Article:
The Eisenhower Matrix: How to Finally Conquer Your To Do List

Do you ever think about our 34th President, Dwight D. Eishenhower? Probably not. He’s not a stand out name like Washington or Kennedy. I actually think about him quite a bit. Or, let’s say, I am certainly grateful that he created the Eisenhower Matrix. While this term seems dry and boring, this technique will RADICALLY change the way you approach your life. Have you ever tried the Eisenhower Matrix? Leave a comment at the end of the post!


The Eisenhower Matrix: How To Finally Conquer Your To Do List


This time management technique has at it’s heart Dwight’s belief that “what is important is seldom urgent and what is urgent is seldom important.” Re-read that.

What is truly important to you? Writing your novel? Spending time every day reading to your kids? Now, are you actually carving out time to do the things that you say are important? Probably not. I know I certainly didn’t in the past. I know many of my clients don’t. Maybe it’s human nature. Maybe we all need to think a little more about President Dwight D. Eisenhower.

The Eisenhower Matrix

The Eisenhower Matrix (often called The Covey Matrix because he loved the concept) includes four quadrants:

  • Urgent and Important (Q1)
  • Important but not Urgent (Q2)
  • Urgent but Not Important (Q3)
  • Not Urgent and Not Important (Q4)

This graphic from Timewiser does a great job of summing up the Eisenhower Matrix.

You’ll see from my examples below that the Eisenhower Matrix applies to everyone-not just business types but stay at home moms too!


Eishenhower Matrix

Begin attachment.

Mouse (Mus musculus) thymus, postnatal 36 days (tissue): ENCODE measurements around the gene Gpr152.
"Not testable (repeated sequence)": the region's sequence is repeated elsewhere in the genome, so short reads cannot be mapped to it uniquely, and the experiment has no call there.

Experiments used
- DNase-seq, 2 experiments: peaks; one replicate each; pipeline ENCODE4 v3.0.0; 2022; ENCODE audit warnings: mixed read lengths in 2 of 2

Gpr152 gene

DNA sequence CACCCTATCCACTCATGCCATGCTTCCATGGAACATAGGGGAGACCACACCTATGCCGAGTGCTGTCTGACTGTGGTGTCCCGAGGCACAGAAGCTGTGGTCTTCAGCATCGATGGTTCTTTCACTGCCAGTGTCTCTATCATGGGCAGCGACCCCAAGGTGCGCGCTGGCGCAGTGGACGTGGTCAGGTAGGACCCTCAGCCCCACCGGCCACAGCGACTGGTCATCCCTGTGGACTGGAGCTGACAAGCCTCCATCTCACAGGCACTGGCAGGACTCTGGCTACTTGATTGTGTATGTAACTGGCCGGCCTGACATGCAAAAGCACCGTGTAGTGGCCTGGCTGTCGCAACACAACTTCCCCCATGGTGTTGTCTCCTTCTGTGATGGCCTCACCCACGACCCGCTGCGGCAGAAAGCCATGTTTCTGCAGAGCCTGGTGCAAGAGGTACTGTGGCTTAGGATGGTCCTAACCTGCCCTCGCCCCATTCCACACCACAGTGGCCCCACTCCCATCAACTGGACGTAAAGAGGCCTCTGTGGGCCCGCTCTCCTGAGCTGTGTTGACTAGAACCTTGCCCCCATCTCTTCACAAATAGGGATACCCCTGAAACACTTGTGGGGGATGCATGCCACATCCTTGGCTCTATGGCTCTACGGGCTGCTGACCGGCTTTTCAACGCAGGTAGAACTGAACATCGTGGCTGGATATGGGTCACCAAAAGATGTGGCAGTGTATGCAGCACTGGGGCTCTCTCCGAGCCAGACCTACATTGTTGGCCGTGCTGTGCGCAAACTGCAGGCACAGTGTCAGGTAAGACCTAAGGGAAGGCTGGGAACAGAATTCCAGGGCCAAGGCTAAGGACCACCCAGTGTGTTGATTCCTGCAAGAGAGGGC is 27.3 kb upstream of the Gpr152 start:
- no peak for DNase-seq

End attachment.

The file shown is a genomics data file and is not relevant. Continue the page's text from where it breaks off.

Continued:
Using the Eisenhower Matrix

Quadrant 1:  Urgent and Important/Do Now

It can’t be helped. Emergencies happen. Like the time I was cleaning my house and got the phone call that my son had fallen on the playground at preschool and needed stitches. Yep. I dropped everything and took care of the crisis. This is an example of a quadrant one activity-urgent, important, and you’ve got to take care of it now.

But be careful. Oftentimes we think something is urgent when it’s really not. Or, truthfully, it may be someone else’s emergency but not our own. For example, you’ve just started dinner when your child FREAKS OUT that they need posterboard for a project due the day after tomorrow. Not. An. Emergency

Quadrant 2: Important but Not Urgent

This is my favorite quadrant!! When I work with my time management clients I tell them this is the quadrant they want to live in. This is where you accomplish your goals and dreams. Whatever is most near and dear to your heart, schedule it, make time for it. Do not let the other quadrants take over!

Whatever is most near and dear to your heart, schedule it, make time for it. Click To Tweet

Quadrant 3: Not Important But Urgent

Often this quadrant is hard to define. Quadrant 3 is made up of interruptions, distractions, and other people’s emergencies. This is the delegate quadrant. My go to example is: neighbor C calls frantic because she needs a crockpot for tomorrow’s meal and she doesn’t have one. This is the perfect time to delegate. In this exact instance I asked my son to go get our crockpot and walk it over to neighbor C.